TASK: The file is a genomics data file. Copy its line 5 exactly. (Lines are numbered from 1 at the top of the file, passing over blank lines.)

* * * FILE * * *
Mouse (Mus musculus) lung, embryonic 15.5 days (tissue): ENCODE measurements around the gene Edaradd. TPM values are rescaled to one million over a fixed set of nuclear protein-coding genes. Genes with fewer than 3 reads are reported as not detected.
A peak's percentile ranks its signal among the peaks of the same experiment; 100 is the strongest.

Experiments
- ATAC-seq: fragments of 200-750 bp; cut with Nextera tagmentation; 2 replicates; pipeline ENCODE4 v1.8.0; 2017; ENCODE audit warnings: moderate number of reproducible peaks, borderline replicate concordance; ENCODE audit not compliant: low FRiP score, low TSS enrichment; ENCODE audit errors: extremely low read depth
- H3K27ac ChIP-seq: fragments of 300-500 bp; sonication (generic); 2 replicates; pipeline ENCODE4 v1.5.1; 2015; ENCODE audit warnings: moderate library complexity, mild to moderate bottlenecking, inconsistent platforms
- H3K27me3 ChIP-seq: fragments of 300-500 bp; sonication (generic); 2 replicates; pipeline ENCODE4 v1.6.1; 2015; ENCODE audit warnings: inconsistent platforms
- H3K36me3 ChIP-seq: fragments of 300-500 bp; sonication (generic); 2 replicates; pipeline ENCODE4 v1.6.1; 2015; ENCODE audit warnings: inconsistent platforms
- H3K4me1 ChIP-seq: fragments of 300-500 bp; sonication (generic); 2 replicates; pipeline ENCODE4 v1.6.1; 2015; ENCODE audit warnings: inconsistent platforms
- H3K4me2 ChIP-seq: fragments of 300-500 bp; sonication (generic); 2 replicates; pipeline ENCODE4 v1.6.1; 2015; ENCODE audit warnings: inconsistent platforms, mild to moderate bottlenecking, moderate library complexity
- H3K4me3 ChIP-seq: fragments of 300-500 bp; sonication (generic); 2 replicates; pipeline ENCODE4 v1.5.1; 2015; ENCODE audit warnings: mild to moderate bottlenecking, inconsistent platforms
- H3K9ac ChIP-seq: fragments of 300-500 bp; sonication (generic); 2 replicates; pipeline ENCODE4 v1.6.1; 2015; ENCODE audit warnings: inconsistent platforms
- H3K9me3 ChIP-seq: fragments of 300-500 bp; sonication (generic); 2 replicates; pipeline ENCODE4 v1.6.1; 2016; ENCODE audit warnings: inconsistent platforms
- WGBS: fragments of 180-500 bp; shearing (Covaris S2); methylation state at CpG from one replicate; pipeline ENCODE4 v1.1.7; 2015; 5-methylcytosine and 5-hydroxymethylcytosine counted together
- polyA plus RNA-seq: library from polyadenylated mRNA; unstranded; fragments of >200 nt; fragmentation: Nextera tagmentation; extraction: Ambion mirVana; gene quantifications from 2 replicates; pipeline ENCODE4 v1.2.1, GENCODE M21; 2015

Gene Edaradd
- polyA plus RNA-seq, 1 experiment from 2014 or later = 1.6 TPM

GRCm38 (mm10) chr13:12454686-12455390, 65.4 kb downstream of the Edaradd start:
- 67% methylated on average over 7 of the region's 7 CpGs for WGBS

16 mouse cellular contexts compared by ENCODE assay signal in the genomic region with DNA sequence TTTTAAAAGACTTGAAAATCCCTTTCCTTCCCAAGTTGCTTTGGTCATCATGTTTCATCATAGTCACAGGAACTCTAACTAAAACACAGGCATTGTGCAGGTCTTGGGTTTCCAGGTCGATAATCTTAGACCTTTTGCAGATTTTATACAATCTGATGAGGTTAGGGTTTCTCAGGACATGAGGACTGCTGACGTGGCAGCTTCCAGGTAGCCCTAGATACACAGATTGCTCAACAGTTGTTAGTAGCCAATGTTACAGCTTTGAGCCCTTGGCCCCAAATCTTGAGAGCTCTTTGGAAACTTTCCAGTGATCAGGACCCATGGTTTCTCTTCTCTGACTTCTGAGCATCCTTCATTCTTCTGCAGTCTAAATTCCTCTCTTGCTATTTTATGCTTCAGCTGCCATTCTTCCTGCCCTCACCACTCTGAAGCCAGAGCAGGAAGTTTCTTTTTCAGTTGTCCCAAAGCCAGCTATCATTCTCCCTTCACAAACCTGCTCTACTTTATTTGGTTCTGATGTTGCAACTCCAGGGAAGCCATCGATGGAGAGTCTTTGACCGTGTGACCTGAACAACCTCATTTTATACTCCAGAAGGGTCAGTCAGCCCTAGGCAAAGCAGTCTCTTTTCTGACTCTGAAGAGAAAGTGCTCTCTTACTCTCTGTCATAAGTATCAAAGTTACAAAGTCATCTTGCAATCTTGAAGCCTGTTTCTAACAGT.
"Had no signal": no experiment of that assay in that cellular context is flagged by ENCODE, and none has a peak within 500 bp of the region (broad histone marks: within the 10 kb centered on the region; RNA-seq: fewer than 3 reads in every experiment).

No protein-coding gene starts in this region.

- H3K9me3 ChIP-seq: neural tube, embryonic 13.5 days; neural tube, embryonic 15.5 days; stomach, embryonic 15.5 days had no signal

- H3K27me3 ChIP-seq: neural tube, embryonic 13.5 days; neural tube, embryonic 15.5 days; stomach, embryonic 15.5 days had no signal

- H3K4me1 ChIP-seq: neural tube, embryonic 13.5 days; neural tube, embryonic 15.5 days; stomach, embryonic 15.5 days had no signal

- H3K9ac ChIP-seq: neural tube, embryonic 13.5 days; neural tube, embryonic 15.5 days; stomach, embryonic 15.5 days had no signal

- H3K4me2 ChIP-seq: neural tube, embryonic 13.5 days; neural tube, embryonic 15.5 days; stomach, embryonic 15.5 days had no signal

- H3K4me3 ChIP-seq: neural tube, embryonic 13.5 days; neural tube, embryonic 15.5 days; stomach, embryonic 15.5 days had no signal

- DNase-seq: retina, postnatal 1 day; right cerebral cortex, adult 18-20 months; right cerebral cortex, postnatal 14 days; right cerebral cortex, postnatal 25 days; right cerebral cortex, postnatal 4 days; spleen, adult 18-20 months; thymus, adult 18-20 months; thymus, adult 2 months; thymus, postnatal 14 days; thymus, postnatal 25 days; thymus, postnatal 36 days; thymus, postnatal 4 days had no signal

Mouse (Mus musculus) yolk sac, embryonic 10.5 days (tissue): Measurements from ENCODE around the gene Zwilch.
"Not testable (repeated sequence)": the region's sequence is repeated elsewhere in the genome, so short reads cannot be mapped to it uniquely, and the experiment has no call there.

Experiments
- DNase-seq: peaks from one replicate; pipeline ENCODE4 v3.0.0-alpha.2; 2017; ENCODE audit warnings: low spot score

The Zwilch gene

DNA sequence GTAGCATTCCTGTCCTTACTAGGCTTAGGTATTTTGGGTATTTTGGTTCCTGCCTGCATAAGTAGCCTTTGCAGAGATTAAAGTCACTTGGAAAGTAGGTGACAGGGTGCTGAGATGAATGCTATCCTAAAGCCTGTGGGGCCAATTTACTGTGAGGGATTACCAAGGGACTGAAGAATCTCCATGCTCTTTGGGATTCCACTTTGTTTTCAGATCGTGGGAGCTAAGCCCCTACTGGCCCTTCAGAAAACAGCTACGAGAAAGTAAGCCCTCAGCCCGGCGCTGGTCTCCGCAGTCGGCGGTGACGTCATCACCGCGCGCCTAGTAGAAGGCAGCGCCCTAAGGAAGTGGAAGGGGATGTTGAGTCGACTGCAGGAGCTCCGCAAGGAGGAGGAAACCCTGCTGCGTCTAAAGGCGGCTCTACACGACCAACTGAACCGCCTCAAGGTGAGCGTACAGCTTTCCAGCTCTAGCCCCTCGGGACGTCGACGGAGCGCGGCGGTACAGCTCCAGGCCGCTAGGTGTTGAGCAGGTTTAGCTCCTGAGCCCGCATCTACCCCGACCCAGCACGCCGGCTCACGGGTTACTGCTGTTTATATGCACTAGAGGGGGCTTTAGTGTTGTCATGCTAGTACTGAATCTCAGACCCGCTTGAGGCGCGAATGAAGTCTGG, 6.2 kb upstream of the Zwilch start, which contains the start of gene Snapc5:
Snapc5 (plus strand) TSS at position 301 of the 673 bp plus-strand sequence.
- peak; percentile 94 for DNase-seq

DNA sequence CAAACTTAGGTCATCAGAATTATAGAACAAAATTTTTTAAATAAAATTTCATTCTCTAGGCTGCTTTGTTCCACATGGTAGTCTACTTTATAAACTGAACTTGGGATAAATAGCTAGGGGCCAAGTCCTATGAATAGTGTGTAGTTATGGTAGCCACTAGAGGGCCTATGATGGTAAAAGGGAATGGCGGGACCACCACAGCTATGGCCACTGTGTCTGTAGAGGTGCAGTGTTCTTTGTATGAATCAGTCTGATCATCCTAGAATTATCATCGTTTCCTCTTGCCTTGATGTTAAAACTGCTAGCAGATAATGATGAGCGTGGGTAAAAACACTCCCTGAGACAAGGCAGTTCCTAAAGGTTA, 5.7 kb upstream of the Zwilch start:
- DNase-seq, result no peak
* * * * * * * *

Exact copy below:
- H3K27ac ChIP-seq: fragments of 300-500 bp; sonication (generic); 2 replicates; pipeline ENCODE4 v1.5.1; 2015; ENCODE audit warnings: moderate library complexity, mild to moderate bottlenecking, inconsistent platforms